So I guess I have a 1:3 thinking fast/thinking slow 4-lane highway going on here.
I also have the track of one-offs, random side-trails, and things that have not yet gelled into series ideas. You can explore them in the archives (click on the ‘New’ tab for a reverse chronological listing).
I’ve had several issues on AI and robotics for example, and there’s probably a retconnable series developing there too. But I’m keeping that material in the random one-offs phase for now, since I’m at my limit of waterfall planning energy. Maybe I’ll do an Embodied Intelligence series once I’m done with Graph Minds.
I gave myself permission to do this non-serialized stuff at will, so long as the serialized stuff was moving along and it didn’t turn into a sort of easier displacement activity. I think I constantly stress that principle, but so far, I think I’m on the right side of it.
There’s 4 issues from last year I want to call out in particular, because they illuminate the concept of a “studio” as a space for a socially situated “critical practice” (it’s a pretentious art-world term I hate to use, but I can’t think of a better one).
In Maker Studio, Manager Studio, written just before the pivot, I explored the concept of a studio economy, and the broader cultural-economic philosophy behind what I’m trying to do here.
My first post under the Studio brand, Perpetuated Beta, talks about studios as a sort of working-in-public space meant for peers to drop in on, and the importance of working with other people’s draft output to the extent you can access it.
In One-Tenth of a Second, I posted my rough notes on Jimena Canales book of the same name. This was not a review so much as working notes made primarily as input for my own Clockless Clock book. It’s a good example of what I mean by perpetuated beta, and I’m going to try and do more of it, since people seemed to really like it.
In Coordination Headwinds, I did my first ever review of a slide deck (of the same name, by Alex Komoroske), plus an extended riff of my own. This is also an example of perpetuated beta, since slide decks are generally draft-stage forms of output for most people. Again, this proved surprisingly popular.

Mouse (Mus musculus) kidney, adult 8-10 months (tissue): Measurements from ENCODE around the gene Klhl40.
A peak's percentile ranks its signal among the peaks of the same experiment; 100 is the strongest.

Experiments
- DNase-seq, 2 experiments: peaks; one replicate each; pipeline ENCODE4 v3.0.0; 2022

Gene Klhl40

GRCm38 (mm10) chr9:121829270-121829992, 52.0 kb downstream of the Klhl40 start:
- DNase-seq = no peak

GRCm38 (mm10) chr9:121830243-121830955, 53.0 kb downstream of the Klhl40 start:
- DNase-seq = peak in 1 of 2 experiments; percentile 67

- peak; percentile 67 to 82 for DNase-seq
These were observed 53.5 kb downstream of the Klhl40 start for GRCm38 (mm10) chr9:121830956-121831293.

The biggest perpetuated beta space on the planet, is of course, Twitter, but it’s kinda hard to inject Twitter energy into the newsletter medium, short of just turning threads into newsletters. I used to do that a lot in the past. In fact, the original Breaking Smart newsletter was explicitly built around twitter-like threads, as some of you no doubt recall). But as I close in on 100 non-trivial threads myself, I find Twitter is no longer as fertile a space as it used to be. It’s getting LinkedIn-ified. I have a vague plan to make an ebook once I hit 100 twitter threads, and then maybe stop using it so much for thinking in public.
Increasingly, the Yak Collective Discord server is turning into my social thinking perpetuated beta space. You’ll probably see me referring to that more, and Twitter less, in the future. I guess I’m going cozyweb.
Plans for Year Two
Year One was really about consolidation, contraction, and rationalization across everything I do, and pivoting this newsletter was the biggest piece of it.
Sunsetting the Breaking Smart brand was a serious relief (the site is still around, but is now basically just a home page for an ebook).
I also shut down the second newsletter I was writing, Art of Gig (the archives of that are finally entering ebook production).
I froze the twitter accounts of these two things as well, and that was great too. So I went from 5 active twitter accounts to 3. More relief.
In parallel, I also managed to execute a complementary pivot on the Ribbonfarm blog, focusing it on the two researchy kinds of writing I’m trying to teach myself to do — fiction, and maker-inspired writing (especially robotics). I also consciously narrowed the scope from a multi-author blog featuring many contributors (and association with a conference that has now wound down) back to just me. I think the era of group blogs is basically over.
It’s silly in the context of a one-person operation, but it feels like I’ve pulled back from being increasingly a manager type in 2019, and returned to being an individual contributor. I didn’t realize how much effort I was putting into stuff like editing guest contributions or fronting conferences until I just decided to stop.
Consolidation, contraction, and rationalization of even a one-person operation is always tougher and less fun than expansion, but it’s always worthwhile. I think I’ll be staying in this state for a while longer, before attempting any new expansions.
I have a vague idea brewing for another newsletter or static site devoted exclusively to fiction, once I feel comfortable enough with that. But it will be a while. My fiction experiments are still in the research stage, and not yet ready to move into the development stage. But if you’re interested, you can check them out on the blog.
So I don’t have plans for big changes to this newsletter in the coming year. I think I’m starting to hit a good rhythm here, and it’s working sort of as planned.
I appreciate all your support, and am looking forward to making progress on the harder serialized projects.
Comments appreciated, as always, even if I don’t always respond.
I started the Breaking Smart newsletter in 2015 to explore broad tech themes, in the wake of my Breaking Smart project. The archives are included in this newsletter’s archives and also available as an ebook.